I hate the Russian. We get one in every season of every iteration around the globe, and I don’t think I have ever enjoyed one of the songs, laughed at one of the jokes, or really been bowled over by any of the performances. It often seems like this franchise has a set rotation of stock challenges, some good (Snatch Game) and some that are more tired than Michelle Visage (the Rusical, make a dress out of something weird, improv, girl group). For me, the best part of every episode is when we get to see the girls walk down the runway in killer looks that they have preplanned. That’s why the ball challenge (three looks in one night!) is always my favorite. What we haven’t had in seasons is a new, exciting, iconic challenge that not only will challenge the queens in a way they can’t prepare for but also will excite the audience. Without that, we have what seems like a game show that is stuck on autopilot.
This episode starts with another iconic and beloved challenge, the reading challenge. Ru says, “The British Library is open,” and I worry which poor country will be colonized and looted to fill it up this time. Each of the queens gets up, puts on a ridiculous pair of glasses, and pokes loving fun at all of her companions. This time, the ladies seem to go a little light on one another and don’t hit the punch lines as well as in the past. The only snaps go to Pixie, who says, “Baby? No thanks, I’m pro choice.” Who doesn’t love an abortion joke? Pixie, of course, is the winner.
That means she gets the task of assigning the roles. I love that they chose the shadiest queen to dole out the parts because the process nearly always leads to bickering. Putting the nastiest queen in charge almost ensures it. But pixie is a little too, well, polite and basically lets all the girls select their own roles. Even when Cheddar and Dakota face off over the role of Rochelle, a slutty cockroach, the rest of the crew votes and gives it to Cheddar based on the quality of her French accent.
This leaves Pixie with the lead role of Lairy Poppins, Mary Poppins’s demonic twin sister who wants to get the kids drunk on bin juice. (For the Americans in the room, a “bin” is a trash can, and the juice is what leaks out of it, a very specific substance we don’t entirely have a name for in America, but anyone who has ever taken out the trash at a restaurant job knows exactly what it is and what it smells like. Pixie’s only problem is that, when learning her role, she realizes, like Michelle wriggling into Carson Kressley’s Skimms, it’s not really a good fit. Pixie goes to Danny and asks if she’s willing to switch roles and give Pixie the part of the chimney sweep. This seems to be setting up a friendship between the two but also an ongoing rivalry. Did Pixie shoot herself in the foot by taking the worse part, or even worse, did she shoot herself in the foot by giving Danny the bigger part and once again being outshone by her?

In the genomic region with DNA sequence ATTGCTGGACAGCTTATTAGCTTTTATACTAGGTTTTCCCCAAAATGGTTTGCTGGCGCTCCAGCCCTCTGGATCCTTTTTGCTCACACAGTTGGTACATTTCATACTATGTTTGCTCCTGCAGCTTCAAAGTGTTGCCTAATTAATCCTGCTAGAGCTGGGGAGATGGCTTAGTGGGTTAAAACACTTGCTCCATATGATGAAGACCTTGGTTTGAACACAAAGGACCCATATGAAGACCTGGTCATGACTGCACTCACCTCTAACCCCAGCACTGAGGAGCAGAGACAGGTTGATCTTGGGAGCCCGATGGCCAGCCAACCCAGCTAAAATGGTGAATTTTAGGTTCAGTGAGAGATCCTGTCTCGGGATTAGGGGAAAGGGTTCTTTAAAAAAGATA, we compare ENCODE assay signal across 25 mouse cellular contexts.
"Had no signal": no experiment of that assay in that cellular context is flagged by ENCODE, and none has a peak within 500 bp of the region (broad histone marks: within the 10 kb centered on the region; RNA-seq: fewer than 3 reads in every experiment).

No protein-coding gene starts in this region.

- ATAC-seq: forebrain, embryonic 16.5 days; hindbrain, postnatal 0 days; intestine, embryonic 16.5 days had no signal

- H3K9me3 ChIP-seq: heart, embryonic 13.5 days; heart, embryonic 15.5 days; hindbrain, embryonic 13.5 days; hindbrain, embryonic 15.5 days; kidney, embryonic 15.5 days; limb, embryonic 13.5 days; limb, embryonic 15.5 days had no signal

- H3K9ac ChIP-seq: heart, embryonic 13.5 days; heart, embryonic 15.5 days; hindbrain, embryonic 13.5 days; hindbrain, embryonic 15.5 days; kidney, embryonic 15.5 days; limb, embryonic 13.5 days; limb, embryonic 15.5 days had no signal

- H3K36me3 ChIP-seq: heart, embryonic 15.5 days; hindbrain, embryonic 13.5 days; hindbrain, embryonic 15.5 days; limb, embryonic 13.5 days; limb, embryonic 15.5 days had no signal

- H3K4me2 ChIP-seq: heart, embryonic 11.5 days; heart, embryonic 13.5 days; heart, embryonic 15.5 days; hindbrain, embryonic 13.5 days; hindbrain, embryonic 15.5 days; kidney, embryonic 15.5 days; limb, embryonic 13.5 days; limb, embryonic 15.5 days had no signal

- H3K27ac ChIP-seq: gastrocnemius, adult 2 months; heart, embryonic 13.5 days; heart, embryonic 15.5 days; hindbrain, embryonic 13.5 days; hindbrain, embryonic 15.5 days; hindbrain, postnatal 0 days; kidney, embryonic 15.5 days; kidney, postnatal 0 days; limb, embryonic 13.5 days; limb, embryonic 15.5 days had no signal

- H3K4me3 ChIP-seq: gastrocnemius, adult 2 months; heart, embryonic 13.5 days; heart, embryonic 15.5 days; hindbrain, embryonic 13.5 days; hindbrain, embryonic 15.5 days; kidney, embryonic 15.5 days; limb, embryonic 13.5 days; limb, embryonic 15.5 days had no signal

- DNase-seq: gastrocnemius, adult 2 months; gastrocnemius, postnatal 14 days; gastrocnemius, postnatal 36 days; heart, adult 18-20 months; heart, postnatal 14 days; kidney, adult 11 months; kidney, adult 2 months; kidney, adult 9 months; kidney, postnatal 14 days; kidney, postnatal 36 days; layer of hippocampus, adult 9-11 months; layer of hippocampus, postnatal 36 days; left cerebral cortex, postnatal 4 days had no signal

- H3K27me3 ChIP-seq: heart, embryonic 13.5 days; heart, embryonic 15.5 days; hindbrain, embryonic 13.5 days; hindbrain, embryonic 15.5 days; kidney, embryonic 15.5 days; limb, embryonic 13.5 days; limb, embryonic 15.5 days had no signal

We go through the usual paces of the Russian. The girls learn to sing with Michelle Visage and then learn how to dance with Giovanni Pernice from Strictly Come Dancing. (Or Dancing With the Stars if you only speak America.) Gio is giving us Dance: 10; Hot Daddy Who Can Move His Hips Like Shakira Twerking in an Earthquake: 3 million. Danny says he hopes the Strictly Curse (a tabloid phenomenon where stars on the show cheat on their spouses with their dance partners) carries over to Drag Race. “I don’t know if Giovanni is a chubby chaser, but if he is, I’m running,” Danny says, a line a million times funnier than anything in the Russian.
Throughout this process, it’s hard to tell who’s in trouble. Cheddar can’t dance, and neither can Danny. Baby can’t sing, and Dakota, well, she can’t do either because all she can do is be the most gorgeous thing you ever saw in your life.
We get to the final performance and, uh, I’ve forgotten almost everything that happened, and I was taking notes so I could write this here recap. I loved that Pixie paints her mouth on crooked as the Cockney chimney sweep, but that’s the only memorable thing about her performance. Baby does well in a patter song as a rich mother. Dakota and Peppa are serviceable as bratty kids, but Peppa is way better than Dakota, who is channeling Meryl Streep’s wax figure at Madame Tussauds. JB (the queen formerly known as Jonbers) does a ridiculous (in a good way) pigeon prostitute or something. Not to kink-shame, but not my fetish. Cheddar is a sexy cockroach and, once again, not my fetish.